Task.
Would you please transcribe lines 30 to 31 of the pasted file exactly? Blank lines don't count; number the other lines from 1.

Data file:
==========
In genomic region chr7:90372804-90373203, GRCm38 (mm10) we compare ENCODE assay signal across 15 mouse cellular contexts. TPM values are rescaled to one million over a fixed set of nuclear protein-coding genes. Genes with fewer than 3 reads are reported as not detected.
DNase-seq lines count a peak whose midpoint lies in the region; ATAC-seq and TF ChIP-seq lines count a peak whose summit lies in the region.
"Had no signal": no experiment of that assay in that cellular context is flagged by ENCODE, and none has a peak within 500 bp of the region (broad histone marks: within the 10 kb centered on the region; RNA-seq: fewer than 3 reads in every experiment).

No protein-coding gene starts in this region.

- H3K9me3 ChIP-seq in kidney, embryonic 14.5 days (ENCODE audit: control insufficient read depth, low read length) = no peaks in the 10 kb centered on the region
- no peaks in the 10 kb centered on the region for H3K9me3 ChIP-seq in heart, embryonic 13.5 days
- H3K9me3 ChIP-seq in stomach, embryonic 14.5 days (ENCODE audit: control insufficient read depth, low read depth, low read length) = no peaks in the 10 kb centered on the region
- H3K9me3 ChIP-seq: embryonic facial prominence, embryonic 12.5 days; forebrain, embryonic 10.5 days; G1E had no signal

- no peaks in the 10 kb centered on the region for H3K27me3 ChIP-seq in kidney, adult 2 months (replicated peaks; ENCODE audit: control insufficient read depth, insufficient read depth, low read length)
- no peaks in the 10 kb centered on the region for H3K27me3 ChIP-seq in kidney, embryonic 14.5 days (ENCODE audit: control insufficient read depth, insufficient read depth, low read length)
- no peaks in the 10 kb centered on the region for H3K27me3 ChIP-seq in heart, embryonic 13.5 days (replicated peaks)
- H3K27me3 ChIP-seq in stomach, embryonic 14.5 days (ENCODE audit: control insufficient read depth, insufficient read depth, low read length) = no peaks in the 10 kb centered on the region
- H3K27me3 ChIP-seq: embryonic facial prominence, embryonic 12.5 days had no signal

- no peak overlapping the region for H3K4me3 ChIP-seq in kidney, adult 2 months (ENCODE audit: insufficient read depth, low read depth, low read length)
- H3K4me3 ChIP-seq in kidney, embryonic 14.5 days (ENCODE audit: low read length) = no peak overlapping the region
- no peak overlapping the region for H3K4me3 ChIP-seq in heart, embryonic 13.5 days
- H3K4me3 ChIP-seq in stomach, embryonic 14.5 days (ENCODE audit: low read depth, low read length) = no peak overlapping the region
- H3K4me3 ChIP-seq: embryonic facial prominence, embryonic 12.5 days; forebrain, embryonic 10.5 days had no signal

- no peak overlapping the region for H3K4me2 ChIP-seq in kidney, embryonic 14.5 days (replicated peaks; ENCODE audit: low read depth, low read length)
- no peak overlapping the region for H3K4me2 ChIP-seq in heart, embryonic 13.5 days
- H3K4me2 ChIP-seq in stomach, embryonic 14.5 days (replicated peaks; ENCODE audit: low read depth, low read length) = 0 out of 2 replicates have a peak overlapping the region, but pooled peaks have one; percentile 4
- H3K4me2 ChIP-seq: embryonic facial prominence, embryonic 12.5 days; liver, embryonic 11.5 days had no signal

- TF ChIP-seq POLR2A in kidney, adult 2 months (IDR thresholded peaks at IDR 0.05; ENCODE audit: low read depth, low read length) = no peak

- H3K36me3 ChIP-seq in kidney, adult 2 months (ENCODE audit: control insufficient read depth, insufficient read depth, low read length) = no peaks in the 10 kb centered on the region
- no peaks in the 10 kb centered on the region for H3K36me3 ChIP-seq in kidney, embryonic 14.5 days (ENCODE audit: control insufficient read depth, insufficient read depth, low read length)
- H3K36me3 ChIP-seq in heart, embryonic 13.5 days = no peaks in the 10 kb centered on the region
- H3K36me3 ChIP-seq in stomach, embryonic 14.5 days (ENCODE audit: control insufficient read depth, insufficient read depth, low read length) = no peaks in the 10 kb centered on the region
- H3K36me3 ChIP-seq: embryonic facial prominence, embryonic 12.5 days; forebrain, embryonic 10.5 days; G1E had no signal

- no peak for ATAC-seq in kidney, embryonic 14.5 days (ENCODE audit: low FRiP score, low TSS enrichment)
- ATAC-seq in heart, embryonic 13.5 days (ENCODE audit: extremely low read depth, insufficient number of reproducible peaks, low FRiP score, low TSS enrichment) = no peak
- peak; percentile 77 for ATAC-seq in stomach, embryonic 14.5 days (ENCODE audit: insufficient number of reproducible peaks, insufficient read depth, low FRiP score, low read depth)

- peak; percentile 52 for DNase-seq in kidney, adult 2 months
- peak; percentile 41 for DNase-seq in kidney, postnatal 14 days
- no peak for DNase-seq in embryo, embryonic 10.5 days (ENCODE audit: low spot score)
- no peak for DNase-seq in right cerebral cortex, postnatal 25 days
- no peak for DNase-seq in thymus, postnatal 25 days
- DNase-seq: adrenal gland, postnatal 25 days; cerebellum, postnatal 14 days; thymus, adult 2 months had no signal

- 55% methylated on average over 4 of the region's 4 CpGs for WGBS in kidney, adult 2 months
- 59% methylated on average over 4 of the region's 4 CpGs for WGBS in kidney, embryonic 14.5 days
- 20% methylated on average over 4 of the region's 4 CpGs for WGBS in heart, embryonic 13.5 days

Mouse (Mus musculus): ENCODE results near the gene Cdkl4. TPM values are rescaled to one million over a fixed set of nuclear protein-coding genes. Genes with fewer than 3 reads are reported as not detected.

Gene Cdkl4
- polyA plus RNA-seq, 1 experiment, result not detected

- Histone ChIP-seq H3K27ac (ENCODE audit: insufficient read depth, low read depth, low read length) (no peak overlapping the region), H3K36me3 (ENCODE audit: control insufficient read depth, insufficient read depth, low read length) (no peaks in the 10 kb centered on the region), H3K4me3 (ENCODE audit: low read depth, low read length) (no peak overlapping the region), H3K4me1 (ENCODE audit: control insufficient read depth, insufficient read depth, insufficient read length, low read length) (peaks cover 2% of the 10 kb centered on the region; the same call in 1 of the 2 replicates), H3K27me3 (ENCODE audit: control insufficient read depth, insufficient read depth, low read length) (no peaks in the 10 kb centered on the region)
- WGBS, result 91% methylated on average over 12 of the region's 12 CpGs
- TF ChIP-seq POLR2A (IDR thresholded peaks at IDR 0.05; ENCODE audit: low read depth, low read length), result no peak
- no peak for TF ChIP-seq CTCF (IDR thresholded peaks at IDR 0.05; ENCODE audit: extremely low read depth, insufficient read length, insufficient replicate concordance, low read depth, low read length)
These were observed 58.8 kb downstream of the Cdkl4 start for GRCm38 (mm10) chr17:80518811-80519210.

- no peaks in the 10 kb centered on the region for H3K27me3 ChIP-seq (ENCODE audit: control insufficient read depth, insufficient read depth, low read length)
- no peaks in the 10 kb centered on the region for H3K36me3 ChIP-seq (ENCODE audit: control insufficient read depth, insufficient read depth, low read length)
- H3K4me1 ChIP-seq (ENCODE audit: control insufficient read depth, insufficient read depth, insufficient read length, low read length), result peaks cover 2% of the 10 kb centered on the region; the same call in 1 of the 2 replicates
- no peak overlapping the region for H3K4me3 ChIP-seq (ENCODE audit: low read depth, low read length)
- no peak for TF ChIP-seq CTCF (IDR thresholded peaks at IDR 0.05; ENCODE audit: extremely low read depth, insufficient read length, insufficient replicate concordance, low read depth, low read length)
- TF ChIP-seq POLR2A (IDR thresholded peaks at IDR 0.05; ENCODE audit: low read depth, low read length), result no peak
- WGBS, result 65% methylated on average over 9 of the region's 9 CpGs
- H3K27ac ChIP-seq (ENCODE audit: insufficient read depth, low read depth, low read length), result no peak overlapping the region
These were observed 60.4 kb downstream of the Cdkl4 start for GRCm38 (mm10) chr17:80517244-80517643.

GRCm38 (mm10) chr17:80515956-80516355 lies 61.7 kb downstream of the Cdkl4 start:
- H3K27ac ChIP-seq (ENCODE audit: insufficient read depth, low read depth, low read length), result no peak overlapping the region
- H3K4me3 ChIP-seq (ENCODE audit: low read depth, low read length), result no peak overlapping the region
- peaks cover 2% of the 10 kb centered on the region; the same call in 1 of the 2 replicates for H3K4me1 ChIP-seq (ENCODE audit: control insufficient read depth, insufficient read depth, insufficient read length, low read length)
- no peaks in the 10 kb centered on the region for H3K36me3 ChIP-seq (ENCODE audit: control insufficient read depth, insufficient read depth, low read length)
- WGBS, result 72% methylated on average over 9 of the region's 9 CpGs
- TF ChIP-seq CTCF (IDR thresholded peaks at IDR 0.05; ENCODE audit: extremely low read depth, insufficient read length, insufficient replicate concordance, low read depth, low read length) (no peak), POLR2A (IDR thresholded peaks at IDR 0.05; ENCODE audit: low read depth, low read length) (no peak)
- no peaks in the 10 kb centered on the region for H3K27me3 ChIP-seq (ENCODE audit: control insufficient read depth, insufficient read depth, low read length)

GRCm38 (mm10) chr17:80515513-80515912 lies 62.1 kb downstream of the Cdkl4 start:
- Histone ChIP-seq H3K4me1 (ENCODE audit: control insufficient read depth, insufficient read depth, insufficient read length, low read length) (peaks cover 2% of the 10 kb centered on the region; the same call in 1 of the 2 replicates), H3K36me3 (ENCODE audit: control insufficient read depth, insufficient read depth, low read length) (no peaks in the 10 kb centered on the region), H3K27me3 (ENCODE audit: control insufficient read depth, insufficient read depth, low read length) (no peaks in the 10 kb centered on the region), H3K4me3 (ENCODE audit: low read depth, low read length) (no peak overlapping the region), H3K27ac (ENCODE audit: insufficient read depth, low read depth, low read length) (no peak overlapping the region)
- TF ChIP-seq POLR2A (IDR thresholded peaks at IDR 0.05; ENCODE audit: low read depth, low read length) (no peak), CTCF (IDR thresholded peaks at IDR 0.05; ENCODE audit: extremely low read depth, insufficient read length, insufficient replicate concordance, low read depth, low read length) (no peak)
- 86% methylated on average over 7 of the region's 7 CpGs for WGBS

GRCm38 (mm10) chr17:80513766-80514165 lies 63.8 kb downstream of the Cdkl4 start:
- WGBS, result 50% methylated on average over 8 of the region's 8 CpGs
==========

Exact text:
- ATAC-seq in heart, embryonic 13.5 days (ENCODE audit: extremely low read depth, insufficient number of reproducible peaks, low FRiP score, low TSS enrichment) = no peak
- peak; percentile 77 for ATAC-seq in stomach, embryonic 14.5 days (ENCODE audit: insufficient number of reproducible peaks, insufficient read depth, low FRiP score, low read depth)